Hundreds of Canberra public housing tenants with annual household incomes of up to $183,000 are clinging on to their government-provided homes
The ACT Government is powerless to force middle-class households out of government homes, despite thousands of families being on the waiting lists.
Instead, housing bureaucrats can only ask tenants on more than $80,000 per year to ''reconsider'' their continued presence in public housing.
But Housing Minister Joy Burch is considering legislative changes to send a message that public housing is not an unconditional home for life.
Research undertaken by Housing ACT of its tenants paying full market rent found 208 tenants in public housing were on household incomes of more than $80,000, including 43 tenants who declared income of more than $100,000 and three who earned more than $140,000.
The majority of the middle-class public tenants were between 40- and 70-years-old and had been in their tenancies for more than 10 years.
But a couple earning more than a combined $40,300 would be refused social housing if they applied today, on the grounds that they earned too much.
There are currently 2008 Canberra families waiting to get into the public housing system, with a standard, non-priority, application taking more than two years.
Another 1247 households are trying to transfer their public housing tenancy, with the average waiting time for a ''standard transfer'' 3½ years.
Ms Burch told The Canberra Times that the city's accommodation crisis had forced Housing ACT to adopt a model that put the neediest first.
''We've got close on 12,000 properties and we target those most in need, as we ought,'' the minister said.
''As people move into public housing with high needs, their lives change, all of our lives change.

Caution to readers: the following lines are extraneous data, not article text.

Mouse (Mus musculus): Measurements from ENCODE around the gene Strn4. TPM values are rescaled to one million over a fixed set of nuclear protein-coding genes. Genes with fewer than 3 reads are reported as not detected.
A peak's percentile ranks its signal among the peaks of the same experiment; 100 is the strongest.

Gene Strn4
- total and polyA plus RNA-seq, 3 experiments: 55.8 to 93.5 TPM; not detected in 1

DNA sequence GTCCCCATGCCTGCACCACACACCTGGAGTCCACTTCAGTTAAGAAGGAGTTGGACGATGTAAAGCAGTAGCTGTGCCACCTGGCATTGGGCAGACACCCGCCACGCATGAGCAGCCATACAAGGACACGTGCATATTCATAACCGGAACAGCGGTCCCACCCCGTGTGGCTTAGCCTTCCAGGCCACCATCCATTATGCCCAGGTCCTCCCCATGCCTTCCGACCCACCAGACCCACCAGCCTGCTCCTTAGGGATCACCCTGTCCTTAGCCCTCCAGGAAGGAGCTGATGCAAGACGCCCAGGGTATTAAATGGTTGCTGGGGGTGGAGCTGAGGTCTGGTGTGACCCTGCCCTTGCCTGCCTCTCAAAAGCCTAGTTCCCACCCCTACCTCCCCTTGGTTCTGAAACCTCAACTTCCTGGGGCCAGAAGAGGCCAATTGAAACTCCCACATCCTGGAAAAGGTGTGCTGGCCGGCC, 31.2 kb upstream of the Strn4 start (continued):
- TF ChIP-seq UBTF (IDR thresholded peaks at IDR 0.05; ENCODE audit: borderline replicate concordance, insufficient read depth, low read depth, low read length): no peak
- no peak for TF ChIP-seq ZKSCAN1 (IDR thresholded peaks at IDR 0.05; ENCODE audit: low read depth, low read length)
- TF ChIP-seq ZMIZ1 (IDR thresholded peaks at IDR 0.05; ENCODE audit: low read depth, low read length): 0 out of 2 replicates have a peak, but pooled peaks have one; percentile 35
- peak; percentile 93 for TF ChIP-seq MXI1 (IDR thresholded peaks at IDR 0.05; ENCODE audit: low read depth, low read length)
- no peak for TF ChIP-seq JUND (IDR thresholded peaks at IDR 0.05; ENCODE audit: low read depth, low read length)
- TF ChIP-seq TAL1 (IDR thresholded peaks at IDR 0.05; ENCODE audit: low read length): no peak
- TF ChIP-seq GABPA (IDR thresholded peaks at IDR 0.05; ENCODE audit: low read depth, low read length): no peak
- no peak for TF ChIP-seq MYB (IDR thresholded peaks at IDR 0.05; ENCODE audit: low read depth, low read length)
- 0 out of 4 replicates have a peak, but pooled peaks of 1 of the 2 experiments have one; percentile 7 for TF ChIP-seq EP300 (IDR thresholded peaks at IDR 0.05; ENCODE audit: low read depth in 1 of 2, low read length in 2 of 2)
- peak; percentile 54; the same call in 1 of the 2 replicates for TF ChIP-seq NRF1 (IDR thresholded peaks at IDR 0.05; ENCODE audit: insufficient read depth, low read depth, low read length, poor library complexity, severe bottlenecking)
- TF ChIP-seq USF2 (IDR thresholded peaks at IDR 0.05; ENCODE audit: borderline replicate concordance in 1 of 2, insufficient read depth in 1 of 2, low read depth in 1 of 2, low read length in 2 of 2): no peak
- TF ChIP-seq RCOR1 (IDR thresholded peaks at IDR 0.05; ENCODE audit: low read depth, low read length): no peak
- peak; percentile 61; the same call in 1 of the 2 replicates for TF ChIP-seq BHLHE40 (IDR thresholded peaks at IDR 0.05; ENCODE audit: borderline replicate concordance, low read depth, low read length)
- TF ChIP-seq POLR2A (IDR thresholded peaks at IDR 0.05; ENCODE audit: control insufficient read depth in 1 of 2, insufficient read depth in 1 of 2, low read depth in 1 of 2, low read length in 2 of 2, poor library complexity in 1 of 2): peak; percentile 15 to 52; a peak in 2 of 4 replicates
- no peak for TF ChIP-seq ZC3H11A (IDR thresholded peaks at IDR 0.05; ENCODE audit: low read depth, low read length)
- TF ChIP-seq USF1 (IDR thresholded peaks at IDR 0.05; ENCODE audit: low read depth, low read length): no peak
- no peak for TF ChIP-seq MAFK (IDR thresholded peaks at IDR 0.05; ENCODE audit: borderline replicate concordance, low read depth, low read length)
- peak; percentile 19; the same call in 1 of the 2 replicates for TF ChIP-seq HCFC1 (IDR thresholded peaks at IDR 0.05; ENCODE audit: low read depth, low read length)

''We now ask our tenants what their income is, over a couple of years, and if they can sustain paying market rents, they can pay market rent within the broader community market, because we continue to have people on our waiting lists.''
Ms Burch said that each case had to be considered on its own merits.
''Some could be on $80,000 but be a year off retirement age with very little assets put away, so you have to look at these things on a case-by-case basis. But you should not just be moving into public housing and thinking 'this is it'.
''I think we need to change the attitudes and the thinking that there is home ownership, private rental or public housing as the only product out there.''
The director of the ACT Council of Social Service, Roslyn Dundas, came out in favour of middle-class public-housing tenants.
''It is important to maintain a mix of people in social housing,'' Ms Dundas said. ''As targeting is narrowed, this can lead to greater stigmatisation of people in social housing. It is not that we would expect someone earning $80,000 get allocated a property over someone earning $15,000, all other things being equal. But if someone in public housing starts earning and then earning more, they shouldn't automatically be kicked out of their home - it becomes a disincentive.''